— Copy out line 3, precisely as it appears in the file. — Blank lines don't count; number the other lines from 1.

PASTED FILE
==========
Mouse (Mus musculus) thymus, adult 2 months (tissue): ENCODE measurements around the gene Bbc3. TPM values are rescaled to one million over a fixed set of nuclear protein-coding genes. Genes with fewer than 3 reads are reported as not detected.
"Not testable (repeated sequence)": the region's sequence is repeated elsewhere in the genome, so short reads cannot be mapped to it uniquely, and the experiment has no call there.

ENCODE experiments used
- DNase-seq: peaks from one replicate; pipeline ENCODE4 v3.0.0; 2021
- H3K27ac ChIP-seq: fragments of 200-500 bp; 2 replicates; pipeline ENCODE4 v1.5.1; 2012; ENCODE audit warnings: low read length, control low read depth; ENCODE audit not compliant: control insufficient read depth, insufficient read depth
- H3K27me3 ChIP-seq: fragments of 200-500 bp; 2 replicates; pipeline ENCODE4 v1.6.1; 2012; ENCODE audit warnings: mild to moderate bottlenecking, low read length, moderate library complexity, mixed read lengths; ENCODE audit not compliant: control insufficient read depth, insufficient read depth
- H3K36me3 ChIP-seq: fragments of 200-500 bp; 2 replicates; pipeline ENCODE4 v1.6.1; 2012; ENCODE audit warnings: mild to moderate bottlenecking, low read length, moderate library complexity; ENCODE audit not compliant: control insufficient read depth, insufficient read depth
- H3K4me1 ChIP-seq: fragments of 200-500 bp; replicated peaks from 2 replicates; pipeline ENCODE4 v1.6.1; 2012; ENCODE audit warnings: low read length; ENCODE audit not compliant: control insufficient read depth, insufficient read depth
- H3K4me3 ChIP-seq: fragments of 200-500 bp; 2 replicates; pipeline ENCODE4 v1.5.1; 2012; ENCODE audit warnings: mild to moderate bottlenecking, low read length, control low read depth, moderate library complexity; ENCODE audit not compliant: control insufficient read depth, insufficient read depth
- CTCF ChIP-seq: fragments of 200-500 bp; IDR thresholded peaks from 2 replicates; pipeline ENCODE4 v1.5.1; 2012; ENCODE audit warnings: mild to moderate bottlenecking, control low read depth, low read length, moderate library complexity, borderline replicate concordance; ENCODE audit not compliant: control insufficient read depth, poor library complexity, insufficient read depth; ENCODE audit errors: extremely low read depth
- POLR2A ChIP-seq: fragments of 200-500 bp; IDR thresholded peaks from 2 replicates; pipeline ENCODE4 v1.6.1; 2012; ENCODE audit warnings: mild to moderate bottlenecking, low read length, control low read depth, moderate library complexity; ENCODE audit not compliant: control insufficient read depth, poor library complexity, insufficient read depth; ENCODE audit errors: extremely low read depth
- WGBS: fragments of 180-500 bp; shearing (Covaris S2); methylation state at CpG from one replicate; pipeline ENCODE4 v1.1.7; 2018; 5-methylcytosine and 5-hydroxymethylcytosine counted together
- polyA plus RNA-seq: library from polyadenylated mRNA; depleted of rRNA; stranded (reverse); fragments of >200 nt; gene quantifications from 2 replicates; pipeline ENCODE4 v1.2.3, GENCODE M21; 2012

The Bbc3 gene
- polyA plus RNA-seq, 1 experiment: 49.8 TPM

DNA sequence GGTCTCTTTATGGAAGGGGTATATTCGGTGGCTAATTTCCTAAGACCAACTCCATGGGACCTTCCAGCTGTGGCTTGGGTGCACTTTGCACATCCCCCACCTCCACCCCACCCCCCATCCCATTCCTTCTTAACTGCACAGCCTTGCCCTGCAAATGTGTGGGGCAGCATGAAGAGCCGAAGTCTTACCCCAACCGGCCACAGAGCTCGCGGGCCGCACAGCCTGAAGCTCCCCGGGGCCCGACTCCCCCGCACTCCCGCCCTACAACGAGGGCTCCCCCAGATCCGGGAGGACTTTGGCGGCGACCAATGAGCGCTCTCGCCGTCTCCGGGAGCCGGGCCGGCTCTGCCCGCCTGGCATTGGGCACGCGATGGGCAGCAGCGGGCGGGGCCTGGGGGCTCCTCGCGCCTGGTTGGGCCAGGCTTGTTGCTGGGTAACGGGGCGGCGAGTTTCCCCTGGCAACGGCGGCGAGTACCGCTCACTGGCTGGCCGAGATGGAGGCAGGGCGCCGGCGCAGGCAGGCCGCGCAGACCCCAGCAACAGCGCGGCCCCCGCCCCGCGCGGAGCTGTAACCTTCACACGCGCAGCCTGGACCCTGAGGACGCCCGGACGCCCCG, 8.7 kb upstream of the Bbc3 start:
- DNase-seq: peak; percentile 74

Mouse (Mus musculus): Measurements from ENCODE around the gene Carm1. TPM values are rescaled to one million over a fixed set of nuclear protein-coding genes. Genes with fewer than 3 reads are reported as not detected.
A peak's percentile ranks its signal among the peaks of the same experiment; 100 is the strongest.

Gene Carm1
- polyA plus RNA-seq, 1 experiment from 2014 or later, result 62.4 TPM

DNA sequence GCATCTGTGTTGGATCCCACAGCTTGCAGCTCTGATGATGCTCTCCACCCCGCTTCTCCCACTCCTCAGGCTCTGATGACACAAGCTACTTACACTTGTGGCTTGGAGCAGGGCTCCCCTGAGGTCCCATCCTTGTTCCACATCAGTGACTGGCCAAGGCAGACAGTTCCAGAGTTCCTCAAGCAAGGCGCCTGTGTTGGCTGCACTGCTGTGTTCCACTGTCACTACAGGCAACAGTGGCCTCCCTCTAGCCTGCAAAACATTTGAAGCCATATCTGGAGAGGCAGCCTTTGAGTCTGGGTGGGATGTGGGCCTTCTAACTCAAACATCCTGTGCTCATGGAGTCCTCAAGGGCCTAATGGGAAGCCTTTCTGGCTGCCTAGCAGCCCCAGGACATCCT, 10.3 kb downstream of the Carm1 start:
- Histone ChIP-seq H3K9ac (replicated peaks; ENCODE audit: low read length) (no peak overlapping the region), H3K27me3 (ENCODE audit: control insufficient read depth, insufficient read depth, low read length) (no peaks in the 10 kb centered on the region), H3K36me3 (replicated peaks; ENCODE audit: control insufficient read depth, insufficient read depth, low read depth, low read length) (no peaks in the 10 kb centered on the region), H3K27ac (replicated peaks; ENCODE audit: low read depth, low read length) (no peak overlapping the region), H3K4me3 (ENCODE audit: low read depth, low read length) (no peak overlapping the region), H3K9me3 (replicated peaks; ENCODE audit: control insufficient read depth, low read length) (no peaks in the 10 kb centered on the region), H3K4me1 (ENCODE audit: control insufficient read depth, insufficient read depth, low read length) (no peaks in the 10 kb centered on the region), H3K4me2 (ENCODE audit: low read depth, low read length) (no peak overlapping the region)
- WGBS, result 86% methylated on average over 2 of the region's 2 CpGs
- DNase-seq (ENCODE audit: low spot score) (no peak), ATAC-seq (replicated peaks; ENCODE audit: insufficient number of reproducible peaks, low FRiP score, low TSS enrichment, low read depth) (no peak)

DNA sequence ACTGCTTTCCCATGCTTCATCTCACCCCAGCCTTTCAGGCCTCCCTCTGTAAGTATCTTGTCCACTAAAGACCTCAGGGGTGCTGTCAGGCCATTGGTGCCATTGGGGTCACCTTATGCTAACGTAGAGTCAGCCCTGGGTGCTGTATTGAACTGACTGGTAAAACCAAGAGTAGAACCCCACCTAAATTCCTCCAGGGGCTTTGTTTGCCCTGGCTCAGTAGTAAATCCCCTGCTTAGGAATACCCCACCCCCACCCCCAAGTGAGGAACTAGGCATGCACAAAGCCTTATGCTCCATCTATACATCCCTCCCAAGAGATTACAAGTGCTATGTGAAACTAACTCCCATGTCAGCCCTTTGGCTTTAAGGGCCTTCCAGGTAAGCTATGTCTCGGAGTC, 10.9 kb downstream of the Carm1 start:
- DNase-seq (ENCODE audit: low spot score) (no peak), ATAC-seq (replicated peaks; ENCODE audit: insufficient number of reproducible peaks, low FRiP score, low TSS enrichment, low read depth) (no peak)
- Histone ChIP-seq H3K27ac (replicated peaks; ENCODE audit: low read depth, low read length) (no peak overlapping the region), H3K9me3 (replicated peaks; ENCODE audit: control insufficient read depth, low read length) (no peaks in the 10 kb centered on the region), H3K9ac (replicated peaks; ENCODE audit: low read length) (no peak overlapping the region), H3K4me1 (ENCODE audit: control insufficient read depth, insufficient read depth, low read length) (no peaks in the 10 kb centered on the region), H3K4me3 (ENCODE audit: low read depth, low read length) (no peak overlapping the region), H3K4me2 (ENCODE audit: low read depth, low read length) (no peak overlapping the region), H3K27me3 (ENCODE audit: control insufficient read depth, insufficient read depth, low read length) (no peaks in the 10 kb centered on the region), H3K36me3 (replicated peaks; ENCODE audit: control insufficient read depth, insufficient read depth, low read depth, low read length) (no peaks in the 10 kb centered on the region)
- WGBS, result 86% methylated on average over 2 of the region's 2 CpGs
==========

ENCODE experiments used